Those new trousers people buy that have holes in the knees on purpose should be taxed a bit more, says a group of MPs, which would like a 1p-per-item charge added to the sales price of all new clothes to pay for the old ones that have the wrong sort of unfashionable holes in them, or just aren't stylish enough to wear any more, to be recycled.
This is one of the key recommendations within the Sustainable Fashion Report as assembled by the Environmental Audit Committee, which warns that the rising trend of "fast fashion" and the binning of perfectly good clothes because they're no longer quite the right cut, or shade of mustard, or have the wrong slogan on, or don't say "Superdry," is contributing to the general environmental woes faced by the planet.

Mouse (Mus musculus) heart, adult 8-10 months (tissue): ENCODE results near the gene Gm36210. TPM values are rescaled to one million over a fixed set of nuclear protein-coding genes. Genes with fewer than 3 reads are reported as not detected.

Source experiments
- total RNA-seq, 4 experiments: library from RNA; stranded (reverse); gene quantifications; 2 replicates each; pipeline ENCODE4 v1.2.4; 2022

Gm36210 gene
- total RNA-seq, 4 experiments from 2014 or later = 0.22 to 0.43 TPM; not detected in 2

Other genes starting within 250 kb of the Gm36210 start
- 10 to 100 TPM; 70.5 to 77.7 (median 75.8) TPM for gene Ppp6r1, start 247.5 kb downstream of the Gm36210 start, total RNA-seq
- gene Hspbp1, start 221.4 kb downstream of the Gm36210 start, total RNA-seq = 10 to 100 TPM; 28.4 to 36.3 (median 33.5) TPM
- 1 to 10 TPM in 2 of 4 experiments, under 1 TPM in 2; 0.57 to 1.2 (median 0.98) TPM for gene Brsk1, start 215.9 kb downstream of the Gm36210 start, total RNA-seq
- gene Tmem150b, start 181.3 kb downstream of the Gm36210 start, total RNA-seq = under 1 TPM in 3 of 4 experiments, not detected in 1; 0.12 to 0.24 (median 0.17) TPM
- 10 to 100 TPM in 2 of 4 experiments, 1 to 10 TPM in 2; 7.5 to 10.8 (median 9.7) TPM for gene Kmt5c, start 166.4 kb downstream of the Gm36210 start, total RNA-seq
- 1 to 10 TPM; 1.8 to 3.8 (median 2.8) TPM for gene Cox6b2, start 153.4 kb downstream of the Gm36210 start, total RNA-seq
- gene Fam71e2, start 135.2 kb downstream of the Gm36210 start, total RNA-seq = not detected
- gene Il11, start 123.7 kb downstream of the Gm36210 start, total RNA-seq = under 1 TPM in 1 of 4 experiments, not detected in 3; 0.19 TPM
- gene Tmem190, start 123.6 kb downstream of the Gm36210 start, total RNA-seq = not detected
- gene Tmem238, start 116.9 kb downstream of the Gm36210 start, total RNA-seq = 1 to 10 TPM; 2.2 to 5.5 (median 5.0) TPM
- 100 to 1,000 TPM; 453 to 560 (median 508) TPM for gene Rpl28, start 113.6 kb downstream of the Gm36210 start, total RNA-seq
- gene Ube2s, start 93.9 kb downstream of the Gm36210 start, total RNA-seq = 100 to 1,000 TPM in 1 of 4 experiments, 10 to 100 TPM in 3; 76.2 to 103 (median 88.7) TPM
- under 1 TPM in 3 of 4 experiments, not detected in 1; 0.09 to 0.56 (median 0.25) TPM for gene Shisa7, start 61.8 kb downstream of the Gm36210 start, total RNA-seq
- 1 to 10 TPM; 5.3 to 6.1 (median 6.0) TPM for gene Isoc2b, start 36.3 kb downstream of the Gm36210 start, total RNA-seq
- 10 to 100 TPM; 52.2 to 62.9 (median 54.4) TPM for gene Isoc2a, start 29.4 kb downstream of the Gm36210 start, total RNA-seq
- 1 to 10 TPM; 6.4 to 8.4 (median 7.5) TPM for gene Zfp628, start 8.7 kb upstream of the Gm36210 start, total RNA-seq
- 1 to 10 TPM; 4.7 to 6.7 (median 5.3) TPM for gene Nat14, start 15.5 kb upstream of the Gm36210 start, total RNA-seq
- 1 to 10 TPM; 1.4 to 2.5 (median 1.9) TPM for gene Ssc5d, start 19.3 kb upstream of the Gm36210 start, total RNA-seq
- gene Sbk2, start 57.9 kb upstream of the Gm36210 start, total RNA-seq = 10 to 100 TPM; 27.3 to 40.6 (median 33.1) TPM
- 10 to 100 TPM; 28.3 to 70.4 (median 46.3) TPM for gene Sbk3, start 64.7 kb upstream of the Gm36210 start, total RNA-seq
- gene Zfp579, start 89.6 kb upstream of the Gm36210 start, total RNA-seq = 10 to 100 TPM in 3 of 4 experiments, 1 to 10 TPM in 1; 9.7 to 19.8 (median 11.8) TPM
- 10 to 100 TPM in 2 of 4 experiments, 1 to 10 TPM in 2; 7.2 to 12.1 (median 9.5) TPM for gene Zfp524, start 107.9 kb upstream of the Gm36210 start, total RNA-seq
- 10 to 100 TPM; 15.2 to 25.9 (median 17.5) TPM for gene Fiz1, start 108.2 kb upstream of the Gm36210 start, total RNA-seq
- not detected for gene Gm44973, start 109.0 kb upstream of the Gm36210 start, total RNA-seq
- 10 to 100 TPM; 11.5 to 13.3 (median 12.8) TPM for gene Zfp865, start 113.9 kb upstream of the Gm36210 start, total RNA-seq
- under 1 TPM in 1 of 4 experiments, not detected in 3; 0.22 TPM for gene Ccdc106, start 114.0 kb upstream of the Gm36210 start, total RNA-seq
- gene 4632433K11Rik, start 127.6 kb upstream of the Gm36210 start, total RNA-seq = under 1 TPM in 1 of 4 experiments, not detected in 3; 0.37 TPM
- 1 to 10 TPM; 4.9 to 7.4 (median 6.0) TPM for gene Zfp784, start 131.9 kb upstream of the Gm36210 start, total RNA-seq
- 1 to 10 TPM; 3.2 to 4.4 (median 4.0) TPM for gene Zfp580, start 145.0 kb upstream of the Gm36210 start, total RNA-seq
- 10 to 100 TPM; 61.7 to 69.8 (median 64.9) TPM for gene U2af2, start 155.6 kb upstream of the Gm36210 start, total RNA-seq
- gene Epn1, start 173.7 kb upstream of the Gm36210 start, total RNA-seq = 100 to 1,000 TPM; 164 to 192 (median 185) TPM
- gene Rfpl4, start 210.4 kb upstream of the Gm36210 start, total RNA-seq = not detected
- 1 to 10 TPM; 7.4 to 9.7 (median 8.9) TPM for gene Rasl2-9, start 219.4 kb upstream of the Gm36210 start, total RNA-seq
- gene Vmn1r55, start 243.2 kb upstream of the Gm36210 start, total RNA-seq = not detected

The constant having of the latest trousers is unsustainable, they say, in a report that introduces today's Most Amazing Fact -- a warning that the textile industries contribute more to climate change than both the world's aviation and shipping needs added together. Hence the suggestion that this 1p levy on each fashion item sold could be used to fund better recycling efforts, by raising £35 million a year to reinvest in sorting of unwanted garments, with the government also asked to speed up action to shame the fashion industry into taking responsibility for its bonfires of unwanted items and questionable cheap labour habits. [Sustainable Fashion Report via BBC]